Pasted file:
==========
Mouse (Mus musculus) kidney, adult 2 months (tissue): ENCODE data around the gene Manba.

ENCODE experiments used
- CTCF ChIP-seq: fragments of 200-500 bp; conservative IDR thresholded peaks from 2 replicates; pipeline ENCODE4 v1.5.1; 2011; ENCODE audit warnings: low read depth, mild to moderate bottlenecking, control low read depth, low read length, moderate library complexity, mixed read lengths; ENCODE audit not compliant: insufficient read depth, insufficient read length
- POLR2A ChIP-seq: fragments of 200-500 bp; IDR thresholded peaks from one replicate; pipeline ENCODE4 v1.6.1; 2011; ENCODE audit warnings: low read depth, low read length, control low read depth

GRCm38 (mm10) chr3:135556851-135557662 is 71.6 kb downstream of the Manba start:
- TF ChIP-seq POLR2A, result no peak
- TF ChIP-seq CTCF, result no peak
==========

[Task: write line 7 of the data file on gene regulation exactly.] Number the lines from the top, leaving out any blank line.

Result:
- TF ChIP-seq CTCF, result no peak